How to build a computer Part #1 – Choosing a processor

/ 5 years ago

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Whether you’re a novice user or not, building a computer can be a daunting task. More so in the present day as more competition is about than ever before, and major price wars are seen between them constantly. We are compiling a set of guides to assist in your buying decisions so that you can make the most educated choice when buying your components to build your computer.

This may be the first computer you are looking to build, or may be that you’ve been out of the loop for a while and you’re unsure as to what’s “hot” at the moment.

The first component that we’ll be looking at is the Processor or CPU. CPU stands for Central Processing Unit and is essentially the brain of a computer. Without it, your system will do very little apart from be a dust collector, though with it the possibilities are endless. First we start with a little history lesson, which involves AMD and Intel. AMD and Intel are both respective manufacturers of processors and have been for a very long time, though both have been able to hold their own in the market place.

AMD have always been regards as the brand to go for if you want bang for buck, whilst Intel always gave the better performance, but for a large outlay of cash. Consumers believed that AMD were better for Gaming whilst Intel were king of rendering, but today is a much different time and things have changed since then. Whilst Intel do generally offer better rendering, that’s basing the top flagship models against each other, of which a bit of a cash difference is present.

Processors come in a choice of two flavours; OEM and Retail. Whilst OEM gives a better bang for buck, it also gives you just the processor, and nothing more and generally only comes with a 1 year warranty. Retail however offers a stock heatsink and fan as well as an extended warranty in comparison but of course costs a bit more money. This is a buying decision left up to you as a personal preference as to if you want to save money or want to play it safe. Personally we’d save the money and spend it on a better CPU cooler as the stock can get very noisy and doesn’t work that efficiently.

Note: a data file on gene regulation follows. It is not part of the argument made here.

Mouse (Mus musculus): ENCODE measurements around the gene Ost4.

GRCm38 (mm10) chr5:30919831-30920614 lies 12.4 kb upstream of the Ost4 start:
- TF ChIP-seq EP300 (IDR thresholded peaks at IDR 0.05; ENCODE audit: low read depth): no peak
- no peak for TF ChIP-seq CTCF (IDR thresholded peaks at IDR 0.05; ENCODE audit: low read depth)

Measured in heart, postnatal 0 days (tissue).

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  • lucas4

    awesome idea :)!very useful when intending to build ur 1st PC / buying a new CPU!

  • gaetan

    Great idea, great video, great article, what's there to say?Can't wait to read the rest!

  • oh_fubar

    well done Andy , all info I can use thanks

  • Leo Bien Durana

    lol Andy, your video tut/guide just made me think second thoughts about buying an i7 2600K over an i5 2500K. That 5,000 Pesos difference is a pain, and I could even get a HD6770 with it, or a RAM+HDD combination. I'm so excited with the next video. RAM 101 would help me a lot too ^_^

  • Si KeVin

    I bet the next one is choosing a motherboard 😀

  • Leo Bien Durana

    Yup, I bet the next one will be mobos. Keep us posted guys! I'm so excited >.<

  • dav532000

    Nice to put a face to the person who runs the site, nice bit of info on CPUs to start, will help a few people with there first build. I no I had to do quite a bit of research into components being compatible with each other before building my first Pc. Will defo watch the others, the OC videos will be interesting as I have never OC, so will learn something from that, nice one. 😎

  • Leo Bien Durana

    I second the motion of dav532000. OC articles about the mobo and rams will do, as there already is an article about the GPU.

  • ryandigweed

    Nice guide .. 🙂 there should be some CPU mentioned that are good to buy at the moment. So many of us may make the right decision while upgrading our computers.. Since some CPU's Overclock better than the others..